FEBRUARY 10, 2010
A state trooper sued for racial profiling after detaining a group of illegal aliens during a traffic stop has been exonerated by a federal appeals court that has ruled the officer acted appropriately.
The incident occurred three years ago in Rhode Island when the trooper (Thomas Chabot) pulled over a van on Richmond’s Route 95 for a traffic violation. The officer followed department procedure by asking the driver as well as the passengers in the van for identification. When the driver and more than a dozen passengers could not provide valid identification Chabot contacted Immigration and Customs Enforcement (ICE) officials.
Outrage ensued among pro immigrant, civil rights groups that were quick to accuse the trooper of “egregious racial profiling” and of overstepping his authority by taking immigration enforcement into his own hands. A federal lawsuit accused Chabot of violating the illegal immigrants’ constitutional protection against unreasonable search and seizure and the officer was investigated by the state.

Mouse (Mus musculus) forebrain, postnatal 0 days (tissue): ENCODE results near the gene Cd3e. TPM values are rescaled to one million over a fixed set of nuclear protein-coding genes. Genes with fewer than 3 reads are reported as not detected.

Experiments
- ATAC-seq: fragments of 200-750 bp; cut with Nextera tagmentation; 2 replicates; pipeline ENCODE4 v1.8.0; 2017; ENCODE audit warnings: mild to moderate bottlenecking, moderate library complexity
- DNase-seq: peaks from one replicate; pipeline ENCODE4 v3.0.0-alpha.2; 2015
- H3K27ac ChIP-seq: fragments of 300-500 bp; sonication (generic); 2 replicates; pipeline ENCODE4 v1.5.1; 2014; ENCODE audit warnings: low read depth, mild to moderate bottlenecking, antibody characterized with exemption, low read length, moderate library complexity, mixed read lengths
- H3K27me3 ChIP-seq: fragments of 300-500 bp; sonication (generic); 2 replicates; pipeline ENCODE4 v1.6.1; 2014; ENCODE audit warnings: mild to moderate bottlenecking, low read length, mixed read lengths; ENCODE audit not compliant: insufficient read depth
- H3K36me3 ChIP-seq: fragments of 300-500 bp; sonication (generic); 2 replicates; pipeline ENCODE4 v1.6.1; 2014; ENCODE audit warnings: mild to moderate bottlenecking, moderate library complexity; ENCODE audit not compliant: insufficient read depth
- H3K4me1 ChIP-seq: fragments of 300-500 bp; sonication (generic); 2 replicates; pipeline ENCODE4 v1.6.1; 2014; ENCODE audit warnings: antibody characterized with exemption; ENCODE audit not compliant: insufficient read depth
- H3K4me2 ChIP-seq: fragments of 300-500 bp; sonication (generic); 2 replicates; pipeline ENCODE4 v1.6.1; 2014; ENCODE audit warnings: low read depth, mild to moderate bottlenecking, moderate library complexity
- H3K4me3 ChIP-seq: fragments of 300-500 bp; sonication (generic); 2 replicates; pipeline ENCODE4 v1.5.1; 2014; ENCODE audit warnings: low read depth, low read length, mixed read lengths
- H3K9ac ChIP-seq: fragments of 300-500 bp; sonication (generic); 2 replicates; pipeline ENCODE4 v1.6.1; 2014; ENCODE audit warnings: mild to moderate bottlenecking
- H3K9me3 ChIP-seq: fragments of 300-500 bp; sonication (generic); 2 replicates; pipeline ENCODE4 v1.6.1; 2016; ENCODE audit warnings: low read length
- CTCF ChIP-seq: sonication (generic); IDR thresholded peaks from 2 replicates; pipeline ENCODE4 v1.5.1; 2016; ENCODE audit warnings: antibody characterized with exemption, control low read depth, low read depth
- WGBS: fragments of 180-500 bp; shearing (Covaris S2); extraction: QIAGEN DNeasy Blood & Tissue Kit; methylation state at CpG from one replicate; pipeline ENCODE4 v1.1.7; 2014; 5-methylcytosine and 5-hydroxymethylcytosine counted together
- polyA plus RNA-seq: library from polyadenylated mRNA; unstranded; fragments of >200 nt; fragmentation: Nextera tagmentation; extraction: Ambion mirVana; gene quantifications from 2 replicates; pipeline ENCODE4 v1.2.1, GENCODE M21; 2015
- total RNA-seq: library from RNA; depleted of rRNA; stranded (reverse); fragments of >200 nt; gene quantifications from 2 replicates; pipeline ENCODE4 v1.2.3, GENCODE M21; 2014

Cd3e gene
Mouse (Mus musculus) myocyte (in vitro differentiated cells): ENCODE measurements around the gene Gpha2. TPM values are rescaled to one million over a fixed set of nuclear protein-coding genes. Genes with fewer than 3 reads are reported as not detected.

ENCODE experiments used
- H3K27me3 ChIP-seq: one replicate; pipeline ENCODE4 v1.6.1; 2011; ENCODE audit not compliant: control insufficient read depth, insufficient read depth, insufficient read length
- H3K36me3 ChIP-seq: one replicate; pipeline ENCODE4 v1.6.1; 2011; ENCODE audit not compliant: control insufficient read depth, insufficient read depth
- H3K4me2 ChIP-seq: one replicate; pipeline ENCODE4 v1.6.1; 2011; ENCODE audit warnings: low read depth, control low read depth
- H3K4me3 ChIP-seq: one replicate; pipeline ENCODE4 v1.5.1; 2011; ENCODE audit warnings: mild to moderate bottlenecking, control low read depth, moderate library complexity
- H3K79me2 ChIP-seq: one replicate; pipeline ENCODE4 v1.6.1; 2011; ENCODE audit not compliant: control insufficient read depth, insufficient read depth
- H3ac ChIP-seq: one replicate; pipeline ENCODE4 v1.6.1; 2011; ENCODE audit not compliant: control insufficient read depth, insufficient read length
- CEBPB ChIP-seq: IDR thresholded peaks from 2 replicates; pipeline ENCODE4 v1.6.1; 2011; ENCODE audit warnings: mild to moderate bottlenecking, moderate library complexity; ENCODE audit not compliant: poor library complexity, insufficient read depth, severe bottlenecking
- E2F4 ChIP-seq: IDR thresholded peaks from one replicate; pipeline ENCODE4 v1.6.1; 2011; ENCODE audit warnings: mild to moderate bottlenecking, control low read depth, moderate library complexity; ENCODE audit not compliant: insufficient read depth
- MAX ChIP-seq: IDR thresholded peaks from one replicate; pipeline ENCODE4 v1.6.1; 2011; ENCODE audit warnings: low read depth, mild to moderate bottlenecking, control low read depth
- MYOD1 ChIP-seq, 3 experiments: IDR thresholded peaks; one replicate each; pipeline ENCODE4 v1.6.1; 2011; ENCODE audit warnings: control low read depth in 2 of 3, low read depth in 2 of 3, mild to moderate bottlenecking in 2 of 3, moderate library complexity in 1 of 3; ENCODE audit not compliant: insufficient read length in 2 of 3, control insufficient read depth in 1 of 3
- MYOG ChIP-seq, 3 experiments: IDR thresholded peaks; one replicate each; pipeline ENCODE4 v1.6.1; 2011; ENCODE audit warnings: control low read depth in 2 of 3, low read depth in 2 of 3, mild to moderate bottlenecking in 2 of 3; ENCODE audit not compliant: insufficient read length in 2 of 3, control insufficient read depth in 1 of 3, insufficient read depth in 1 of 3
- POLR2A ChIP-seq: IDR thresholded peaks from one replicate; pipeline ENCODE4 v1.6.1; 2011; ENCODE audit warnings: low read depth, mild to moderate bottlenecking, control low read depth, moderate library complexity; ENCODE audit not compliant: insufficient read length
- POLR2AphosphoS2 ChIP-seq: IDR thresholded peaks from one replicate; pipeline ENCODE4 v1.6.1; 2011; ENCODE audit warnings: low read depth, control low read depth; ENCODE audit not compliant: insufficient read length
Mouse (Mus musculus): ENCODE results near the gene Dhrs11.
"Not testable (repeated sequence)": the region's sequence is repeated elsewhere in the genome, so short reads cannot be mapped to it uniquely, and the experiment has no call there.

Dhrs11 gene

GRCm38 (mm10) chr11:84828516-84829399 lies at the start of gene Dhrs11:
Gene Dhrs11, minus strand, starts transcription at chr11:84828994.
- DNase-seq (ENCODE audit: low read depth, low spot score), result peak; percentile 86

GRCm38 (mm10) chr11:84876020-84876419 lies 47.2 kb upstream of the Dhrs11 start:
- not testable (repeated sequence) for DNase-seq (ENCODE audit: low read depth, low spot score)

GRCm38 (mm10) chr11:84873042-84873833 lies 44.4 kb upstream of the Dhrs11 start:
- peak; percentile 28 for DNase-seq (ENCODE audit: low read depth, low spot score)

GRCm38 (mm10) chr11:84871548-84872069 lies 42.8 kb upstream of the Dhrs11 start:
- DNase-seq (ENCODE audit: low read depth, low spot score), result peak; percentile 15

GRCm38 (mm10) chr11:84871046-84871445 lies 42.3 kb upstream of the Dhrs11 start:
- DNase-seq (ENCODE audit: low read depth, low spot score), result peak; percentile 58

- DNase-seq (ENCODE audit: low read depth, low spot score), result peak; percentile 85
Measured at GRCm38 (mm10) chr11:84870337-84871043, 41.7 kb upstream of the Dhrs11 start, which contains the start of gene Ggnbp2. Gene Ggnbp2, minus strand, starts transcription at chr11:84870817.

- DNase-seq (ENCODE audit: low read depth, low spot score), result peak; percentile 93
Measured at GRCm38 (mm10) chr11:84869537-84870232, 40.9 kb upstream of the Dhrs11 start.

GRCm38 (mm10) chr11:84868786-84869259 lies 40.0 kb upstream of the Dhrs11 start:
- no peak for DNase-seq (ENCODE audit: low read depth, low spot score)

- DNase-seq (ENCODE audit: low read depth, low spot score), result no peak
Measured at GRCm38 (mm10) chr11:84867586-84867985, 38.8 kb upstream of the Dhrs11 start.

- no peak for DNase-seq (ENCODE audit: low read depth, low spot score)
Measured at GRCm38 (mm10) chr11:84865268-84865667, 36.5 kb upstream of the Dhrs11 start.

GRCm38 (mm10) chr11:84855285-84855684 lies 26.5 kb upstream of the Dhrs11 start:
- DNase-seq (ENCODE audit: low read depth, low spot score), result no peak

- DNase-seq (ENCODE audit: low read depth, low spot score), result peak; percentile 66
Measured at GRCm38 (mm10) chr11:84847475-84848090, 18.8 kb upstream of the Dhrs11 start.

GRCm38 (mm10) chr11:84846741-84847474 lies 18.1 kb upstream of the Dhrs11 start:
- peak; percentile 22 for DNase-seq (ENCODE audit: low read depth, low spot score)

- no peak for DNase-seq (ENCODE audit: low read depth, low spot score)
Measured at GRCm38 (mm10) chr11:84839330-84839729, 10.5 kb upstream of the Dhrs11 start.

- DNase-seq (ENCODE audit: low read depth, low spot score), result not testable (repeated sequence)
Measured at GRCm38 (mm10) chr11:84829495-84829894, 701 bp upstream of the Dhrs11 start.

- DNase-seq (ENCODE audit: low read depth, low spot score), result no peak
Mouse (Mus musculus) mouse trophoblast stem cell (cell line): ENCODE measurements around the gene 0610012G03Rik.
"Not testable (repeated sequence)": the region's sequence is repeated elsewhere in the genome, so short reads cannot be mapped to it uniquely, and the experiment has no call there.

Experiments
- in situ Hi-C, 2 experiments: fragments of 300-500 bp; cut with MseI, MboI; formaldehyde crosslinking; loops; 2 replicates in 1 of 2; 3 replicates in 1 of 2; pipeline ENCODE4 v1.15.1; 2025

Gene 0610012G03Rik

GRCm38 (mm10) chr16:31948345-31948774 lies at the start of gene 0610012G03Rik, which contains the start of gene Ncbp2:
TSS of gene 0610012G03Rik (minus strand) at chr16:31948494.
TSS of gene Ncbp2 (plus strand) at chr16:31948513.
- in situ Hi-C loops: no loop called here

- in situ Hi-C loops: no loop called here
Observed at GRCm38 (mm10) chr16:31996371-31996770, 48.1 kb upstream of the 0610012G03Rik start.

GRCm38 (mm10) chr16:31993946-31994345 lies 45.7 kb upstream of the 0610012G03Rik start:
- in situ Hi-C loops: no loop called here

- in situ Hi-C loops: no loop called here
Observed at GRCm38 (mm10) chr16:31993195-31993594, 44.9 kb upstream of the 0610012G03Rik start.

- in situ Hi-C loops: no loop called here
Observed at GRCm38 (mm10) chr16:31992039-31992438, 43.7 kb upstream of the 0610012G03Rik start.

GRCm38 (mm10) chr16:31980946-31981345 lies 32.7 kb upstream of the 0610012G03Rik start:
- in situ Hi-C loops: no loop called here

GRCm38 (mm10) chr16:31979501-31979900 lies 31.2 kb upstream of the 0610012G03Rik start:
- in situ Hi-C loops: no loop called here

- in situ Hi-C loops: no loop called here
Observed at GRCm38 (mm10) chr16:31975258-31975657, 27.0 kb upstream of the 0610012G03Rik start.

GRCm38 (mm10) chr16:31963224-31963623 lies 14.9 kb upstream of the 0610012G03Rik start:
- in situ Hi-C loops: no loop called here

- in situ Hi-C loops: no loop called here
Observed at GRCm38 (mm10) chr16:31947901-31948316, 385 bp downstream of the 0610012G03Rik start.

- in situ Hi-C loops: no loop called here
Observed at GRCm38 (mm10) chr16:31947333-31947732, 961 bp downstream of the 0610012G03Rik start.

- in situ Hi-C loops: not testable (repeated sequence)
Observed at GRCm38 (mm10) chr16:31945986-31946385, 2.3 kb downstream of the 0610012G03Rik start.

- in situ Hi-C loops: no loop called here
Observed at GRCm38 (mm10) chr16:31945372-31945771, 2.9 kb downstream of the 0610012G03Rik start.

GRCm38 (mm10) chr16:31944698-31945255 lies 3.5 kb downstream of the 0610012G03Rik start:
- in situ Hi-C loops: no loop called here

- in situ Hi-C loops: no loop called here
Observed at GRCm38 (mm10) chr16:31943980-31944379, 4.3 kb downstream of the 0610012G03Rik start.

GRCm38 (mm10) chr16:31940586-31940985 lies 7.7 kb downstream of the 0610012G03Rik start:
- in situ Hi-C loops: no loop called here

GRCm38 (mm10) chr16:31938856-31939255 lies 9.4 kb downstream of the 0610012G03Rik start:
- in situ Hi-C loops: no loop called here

A federal judge in Rhode Island dismissed the lawsuit in 2008, ruling that Chabot acted reasonably and with legal justification in all of his actions. The illegal immigrants, all from Guatemala, appealed to the 1st U.S. Circuit Court of Appeals and this week a three-judge panel determined that the trooper had probable cause to ask the driver and passengers about their immigration status.
Chabot had reason to question the illegal immigrants and his inquiries amounted to “mere police questioning,” according to the 1st Circuit’s ruling. Furthermore, the officer’s pat-down searches of the van’s driver were reasonable due to the safety concerns presented by the large group of unidentified people, the ruling also says.
Though brazen, this case is hardly unique. Law enforcement officers around the country are increasingly being sued for violating the constitutional rights of illegal immigrants. In the last few months alone legal action has been taken against an Ohio sheriff deputy who helped deport a Mexican with false identification cards, a Maryland officer who arrested an illegal Salvadoran woman and federal agents who apprehended a group of illegal aliens in a Connecticut immigration raid.
Just last week a group of undocumented day laborers sued a southern California city (Costa Mesa) for banning them from seeking work on public streets. The lawsuit actually stems from the arrest by local police of a dozen illegal alien day laborers who violated the city’s anti-solicitation ordinance.
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